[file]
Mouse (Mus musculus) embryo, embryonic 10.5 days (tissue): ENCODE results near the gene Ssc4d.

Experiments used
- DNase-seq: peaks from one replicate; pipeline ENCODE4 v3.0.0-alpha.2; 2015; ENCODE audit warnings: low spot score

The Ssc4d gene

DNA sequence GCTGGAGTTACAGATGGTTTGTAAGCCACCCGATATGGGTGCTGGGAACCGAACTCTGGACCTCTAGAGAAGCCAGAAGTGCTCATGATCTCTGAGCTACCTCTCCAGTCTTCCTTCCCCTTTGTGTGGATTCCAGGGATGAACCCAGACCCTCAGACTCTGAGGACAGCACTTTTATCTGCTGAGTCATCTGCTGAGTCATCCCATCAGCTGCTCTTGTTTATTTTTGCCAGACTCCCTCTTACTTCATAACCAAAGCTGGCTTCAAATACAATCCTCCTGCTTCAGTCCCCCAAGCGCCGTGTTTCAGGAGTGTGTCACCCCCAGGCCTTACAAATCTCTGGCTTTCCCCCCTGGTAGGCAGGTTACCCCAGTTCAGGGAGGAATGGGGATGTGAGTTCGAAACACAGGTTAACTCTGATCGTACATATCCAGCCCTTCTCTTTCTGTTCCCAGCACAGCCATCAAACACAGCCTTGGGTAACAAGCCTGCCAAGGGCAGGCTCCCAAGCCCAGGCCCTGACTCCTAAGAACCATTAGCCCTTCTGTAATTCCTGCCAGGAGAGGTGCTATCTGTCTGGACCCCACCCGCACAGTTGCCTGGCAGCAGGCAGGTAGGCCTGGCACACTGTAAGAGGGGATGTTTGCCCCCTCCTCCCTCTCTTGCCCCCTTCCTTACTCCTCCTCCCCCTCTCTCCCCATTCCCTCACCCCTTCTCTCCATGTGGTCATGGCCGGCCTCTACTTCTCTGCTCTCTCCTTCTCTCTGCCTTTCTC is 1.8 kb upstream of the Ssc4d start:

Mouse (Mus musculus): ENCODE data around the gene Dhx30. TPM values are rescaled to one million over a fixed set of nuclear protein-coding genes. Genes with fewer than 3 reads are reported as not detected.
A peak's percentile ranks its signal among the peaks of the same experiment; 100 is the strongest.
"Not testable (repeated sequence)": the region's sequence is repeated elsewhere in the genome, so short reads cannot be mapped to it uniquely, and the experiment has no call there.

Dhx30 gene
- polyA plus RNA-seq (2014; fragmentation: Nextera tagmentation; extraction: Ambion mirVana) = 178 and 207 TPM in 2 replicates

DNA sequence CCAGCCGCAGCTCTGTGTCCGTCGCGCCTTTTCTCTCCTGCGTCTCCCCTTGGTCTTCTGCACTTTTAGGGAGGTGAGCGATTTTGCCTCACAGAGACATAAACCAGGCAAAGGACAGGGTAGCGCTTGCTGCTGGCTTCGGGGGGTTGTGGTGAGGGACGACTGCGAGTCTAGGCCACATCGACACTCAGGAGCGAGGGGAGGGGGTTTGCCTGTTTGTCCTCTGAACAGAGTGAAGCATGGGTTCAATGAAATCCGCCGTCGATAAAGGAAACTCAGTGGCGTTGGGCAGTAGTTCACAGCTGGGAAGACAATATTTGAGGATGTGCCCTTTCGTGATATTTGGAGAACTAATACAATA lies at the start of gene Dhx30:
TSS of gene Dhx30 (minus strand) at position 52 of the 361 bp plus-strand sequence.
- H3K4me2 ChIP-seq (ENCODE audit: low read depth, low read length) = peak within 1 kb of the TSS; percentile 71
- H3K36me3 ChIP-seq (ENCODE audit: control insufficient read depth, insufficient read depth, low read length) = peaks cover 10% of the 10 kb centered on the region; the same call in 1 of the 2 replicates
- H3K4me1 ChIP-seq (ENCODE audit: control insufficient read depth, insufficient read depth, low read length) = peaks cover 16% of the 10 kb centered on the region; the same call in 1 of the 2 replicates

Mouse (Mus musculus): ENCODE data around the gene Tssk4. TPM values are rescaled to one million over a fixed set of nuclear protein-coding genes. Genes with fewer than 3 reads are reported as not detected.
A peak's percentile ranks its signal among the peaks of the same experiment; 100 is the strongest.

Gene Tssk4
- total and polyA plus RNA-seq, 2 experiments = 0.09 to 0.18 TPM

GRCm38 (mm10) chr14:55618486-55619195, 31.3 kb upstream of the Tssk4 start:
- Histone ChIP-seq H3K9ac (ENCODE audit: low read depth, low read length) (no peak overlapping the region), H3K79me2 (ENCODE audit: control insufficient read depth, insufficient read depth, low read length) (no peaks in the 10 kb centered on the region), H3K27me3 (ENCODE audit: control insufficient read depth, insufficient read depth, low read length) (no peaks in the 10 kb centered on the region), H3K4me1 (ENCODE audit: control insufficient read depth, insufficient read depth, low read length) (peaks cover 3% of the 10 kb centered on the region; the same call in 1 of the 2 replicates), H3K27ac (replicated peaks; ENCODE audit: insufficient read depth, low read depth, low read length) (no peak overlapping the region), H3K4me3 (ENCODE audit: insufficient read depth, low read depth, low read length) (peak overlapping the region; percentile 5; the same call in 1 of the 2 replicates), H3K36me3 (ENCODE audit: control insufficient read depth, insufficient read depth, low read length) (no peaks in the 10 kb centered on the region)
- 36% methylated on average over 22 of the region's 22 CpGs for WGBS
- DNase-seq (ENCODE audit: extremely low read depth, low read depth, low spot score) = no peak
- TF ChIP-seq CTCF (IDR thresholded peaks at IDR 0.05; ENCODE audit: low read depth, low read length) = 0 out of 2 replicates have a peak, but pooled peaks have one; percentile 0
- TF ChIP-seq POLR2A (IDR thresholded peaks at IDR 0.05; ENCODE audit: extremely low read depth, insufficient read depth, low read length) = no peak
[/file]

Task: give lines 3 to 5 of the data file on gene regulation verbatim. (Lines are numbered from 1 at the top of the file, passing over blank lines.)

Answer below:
- DNase-seq: peaks from one replicate; pipeline ENCODE4 v3.0.0-alpha.2; 2015; ENCODE audit warnings: low spot score

The Ssc4d gene

DNA sequence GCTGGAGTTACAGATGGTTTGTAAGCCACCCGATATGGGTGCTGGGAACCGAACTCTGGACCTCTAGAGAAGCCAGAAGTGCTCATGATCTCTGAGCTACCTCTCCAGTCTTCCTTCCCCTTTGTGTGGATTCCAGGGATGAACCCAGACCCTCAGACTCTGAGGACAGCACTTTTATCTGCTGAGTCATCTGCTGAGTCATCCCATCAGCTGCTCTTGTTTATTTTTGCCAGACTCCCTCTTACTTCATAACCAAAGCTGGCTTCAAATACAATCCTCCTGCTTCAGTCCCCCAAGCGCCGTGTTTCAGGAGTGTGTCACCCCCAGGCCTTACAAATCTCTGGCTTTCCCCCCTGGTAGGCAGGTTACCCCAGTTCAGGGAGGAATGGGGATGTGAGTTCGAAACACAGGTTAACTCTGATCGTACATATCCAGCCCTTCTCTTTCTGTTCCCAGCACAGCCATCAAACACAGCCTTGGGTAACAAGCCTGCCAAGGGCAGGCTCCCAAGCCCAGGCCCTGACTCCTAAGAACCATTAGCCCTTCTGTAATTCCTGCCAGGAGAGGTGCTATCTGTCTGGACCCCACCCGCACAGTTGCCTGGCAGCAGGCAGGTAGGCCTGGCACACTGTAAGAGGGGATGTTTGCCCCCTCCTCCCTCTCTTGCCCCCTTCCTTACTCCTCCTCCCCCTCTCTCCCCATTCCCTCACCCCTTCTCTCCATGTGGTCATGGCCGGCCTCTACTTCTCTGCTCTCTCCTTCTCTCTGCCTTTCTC is 1.8 kb upstream of the Ssc4d start: